The Vancouver Scrum

On the move!

Agh! You’re still here? My new site and weblog, is now up and running; new posts are building up over there, never to be mirrored here. Go! What are you waiting for? All the stuff worth keeping has been migrated over to the new server, and I don’t anticipate making any more posts here.

Bloggers and webmasters: Update your links! Simply replace with in your blogrolls or bookmarks to point to the new site. Old posts will remain on this server for as long as the people at Blogger/Google allow them to remain; unfortunately, I’m not going to bother to come up with any way of converting permalinks on this blog to their corresponding posts on the new site. Yes, I plead laziness. I also realize the irony of switching away from Blogger just it starts to add features that the demanding blog nerds insist upon.

Thanks for reading and linking, and see you over at!

—Ian King, December 13, 2004

Monday, October 07, 2002

Is Mario Dumont backpedalling?

So says Lysiane Gagnon about the Golden Boy of Québec politics. The veteran Québec scribe notes that the Action Démocratique's du Québec's flat-tax idea, praised so strongly by the Canadian right, has been reduced from being an "objective" to just a concept; but tax breaks for the middle class are still on. That much makes Dumont's fiscal stand seem really close to... Jean Charest and the Québec Liberals.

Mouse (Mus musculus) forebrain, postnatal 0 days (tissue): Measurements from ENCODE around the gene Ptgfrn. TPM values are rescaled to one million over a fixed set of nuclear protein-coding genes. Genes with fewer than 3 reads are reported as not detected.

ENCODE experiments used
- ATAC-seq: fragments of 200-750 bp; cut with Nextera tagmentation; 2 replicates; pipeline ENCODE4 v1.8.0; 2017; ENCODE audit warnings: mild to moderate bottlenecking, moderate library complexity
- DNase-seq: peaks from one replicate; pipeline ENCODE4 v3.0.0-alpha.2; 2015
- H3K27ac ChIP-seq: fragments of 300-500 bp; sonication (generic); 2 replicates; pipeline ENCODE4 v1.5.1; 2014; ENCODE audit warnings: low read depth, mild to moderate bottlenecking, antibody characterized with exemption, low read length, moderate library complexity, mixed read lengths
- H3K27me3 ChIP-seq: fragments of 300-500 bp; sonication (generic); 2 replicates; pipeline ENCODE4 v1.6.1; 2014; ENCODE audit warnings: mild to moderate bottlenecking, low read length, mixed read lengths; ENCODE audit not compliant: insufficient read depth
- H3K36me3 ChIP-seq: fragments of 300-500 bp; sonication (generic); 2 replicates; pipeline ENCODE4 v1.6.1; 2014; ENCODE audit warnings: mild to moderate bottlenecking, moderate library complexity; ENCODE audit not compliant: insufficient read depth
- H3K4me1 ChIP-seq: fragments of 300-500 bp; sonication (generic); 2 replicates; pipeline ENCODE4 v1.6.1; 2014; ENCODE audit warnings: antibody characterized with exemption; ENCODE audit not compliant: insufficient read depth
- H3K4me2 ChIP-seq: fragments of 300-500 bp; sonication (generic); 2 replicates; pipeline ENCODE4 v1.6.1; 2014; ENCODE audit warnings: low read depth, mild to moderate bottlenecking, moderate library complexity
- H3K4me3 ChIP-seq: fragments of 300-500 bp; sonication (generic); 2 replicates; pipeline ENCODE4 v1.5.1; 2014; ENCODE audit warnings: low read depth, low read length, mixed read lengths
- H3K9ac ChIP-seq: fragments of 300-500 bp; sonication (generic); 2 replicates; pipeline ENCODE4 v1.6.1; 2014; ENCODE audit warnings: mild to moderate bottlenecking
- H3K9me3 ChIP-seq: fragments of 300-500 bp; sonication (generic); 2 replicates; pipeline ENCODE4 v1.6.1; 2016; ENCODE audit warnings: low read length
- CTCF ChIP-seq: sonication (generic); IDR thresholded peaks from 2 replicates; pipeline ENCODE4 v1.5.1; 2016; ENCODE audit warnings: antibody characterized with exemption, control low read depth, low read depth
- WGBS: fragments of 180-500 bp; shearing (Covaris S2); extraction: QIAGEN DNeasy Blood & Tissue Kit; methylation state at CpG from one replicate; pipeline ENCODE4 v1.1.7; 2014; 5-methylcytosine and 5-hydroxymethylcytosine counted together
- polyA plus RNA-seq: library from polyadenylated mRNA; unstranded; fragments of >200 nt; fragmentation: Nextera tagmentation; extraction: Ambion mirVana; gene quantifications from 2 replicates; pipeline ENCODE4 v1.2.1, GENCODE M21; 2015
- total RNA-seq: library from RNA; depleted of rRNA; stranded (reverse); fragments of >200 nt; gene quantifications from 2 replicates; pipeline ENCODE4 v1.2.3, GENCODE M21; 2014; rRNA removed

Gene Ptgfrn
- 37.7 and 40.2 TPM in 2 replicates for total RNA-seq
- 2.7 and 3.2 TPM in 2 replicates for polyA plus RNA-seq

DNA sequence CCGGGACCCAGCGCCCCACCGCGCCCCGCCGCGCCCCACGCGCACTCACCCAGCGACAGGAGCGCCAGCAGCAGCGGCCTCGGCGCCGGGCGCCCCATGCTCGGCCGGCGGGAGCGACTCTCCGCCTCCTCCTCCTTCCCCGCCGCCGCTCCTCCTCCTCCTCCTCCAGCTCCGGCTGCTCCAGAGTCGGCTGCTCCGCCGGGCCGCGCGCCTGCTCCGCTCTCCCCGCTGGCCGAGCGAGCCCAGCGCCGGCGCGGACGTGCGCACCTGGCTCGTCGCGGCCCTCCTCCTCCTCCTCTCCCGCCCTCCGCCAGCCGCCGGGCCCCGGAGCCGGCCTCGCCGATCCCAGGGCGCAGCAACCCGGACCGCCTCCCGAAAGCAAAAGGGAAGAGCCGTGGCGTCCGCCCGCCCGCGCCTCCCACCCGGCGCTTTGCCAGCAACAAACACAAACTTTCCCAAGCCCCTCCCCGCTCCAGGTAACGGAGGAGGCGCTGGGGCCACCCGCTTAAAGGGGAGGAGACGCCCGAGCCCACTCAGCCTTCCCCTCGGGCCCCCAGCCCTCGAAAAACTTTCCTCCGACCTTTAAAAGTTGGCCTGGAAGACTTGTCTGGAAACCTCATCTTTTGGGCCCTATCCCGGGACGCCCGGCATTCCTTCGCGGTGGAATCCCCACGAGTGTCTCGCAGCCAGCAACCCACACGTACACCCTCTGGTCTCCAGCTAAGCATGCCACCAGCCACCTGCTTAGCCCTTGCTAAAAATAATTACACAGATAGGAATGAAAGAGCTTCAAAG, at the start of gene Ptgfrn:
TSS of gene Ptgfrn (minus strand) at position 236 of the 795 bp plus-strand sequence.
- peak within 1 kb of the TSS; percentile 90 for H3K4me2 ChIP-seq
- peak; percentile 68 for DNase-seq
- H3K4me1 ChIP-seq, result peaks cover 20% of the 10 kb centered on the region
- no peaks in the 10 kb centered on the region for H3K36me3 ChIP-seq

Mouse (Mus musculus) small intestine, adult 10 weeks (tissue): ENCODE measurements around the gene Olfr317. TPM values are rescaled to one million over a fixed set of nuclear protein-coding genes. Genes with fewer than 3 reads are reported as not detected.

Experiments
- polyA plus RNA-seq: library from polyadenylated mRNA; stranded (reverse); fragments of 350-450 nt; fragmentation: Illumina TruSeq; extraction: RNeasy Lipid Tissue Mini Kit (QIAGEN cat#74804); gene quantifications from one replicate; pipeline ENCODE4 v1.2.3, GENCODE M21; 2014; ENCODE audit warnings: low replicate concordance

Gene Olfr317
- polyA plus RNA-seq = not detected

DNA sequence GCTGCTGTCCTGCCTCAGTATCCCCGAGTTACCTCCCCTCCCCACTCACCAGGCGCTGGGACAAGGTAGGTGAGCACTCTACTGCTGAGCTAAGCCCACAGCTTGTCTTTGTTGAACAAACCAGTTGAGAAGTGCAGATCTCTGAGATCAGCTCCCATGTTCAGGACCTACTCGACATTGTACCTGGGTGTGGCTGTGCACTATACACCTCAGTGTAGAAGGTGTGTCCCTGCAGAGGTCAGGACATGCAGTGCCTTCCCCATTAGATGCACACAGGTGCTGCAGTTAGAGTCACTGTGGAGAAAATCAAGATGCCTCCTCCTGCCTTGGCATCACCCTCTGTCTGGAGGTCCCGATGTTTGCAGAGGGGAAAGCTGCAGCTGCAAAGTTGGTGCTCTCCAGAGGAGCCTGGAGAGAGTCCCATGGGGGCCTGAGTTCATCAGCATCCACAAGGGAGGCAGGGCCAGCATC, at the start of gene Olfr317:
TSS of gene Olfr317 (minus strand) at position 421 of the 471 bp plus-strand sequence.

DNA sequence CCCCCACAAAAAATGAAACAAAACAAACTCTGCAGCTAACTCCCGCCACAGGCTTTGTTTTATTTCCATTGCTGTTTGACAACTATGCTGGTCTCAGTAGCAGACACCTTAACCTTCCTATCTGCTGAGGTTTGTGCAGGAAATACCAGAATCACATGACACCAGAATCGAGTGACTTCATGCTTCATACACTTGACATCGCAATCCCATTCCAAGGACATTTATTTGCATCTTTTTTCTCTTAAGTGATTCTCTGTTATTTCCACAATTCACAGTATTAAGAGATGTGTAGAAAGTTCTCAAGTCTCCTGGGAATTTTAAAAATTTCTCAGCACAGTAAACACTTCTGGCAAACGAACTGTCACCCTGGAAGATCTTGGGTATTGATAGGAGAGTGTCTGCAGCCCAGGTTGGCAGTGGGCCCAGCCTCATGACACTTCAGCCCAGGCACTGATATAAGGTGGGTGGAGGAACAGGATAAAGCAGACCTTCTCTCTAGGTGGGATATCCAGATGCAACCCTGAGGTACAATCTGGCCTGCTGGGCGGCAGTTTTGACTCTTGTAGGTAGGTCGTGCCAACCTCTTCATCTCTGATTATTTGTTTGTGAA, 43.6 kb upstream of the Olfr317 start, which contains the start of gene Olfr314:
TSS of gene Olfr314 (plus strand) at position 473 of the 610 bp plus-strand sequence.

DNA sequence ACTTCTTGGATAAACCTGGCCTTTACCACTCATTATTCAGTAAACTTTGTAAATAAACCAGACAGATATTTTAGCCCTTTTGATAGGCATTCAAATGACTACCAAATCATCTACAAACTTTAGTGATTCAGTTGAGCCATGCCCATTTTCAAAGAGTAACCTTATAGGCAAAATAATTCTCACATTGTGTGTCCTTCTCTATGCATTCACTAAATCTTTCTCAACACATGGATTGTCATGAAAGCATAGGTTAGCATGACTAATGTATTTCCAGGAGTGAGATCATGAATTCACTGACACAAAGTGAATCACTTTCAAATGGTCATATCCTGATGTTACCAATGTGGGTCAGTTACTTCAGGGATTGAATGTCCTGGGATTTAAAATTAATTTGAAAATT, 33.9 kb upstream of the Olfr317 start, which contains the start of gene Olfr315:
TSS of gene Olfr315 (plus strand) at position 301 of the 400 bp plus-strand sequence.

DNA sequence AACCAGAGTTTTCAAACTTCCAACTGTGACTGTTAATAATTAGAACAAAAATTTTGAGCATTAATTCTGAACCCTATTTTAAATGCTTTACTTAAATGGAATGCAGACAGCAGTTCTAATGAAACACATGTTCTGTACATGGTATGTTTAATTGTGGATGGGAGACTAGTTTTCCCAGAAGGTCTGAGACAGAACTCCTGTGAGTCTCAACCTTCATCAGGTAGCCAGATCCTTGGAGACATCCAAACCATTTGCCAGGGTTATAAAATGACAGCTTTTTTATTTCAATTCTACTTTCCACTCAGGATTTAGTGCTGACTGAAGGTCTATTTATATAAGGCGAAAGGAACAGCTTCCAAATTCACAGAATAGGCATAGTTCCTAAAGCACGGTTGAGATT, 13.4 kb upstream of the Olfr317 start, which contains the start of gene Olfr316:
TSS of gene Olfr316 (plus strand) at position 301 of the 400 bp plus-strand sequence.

Private, non-Catholic school vouchers, another idea championed by the various think tanks, not to mention the National Post editorial pages? Nah, not for now, and not without some small-scale trials.

What's up here? Wasn't Mario Dumont, the 32-year-old Knight of the Right, going to be the one to offer Québecois a genuine state-ablating alternative to the two old-line Québec political parties? Seems that he's been getting painted by the aforementioned Charest as one who favours the rich and gives not a whit for the rest of Québec. That's not too tough, really. A reading of the ADQ's platform (PDF format) (en français) shows it to be the most right-wing of all the major Québec political parties; Gagnon opines that it's to the right of the Canadian Alliance (at least on economic matters.)

CBC newsguru Larry Zolf seems to believe something similar to Charest's message; he writes that, from what he can tell, Mario Dumont has offered nothing to the poor and nearly-poor of Québec.

Damn, and there hasn't even been an election call in La Belle Province yet! This oughta be good politics-watchin'!
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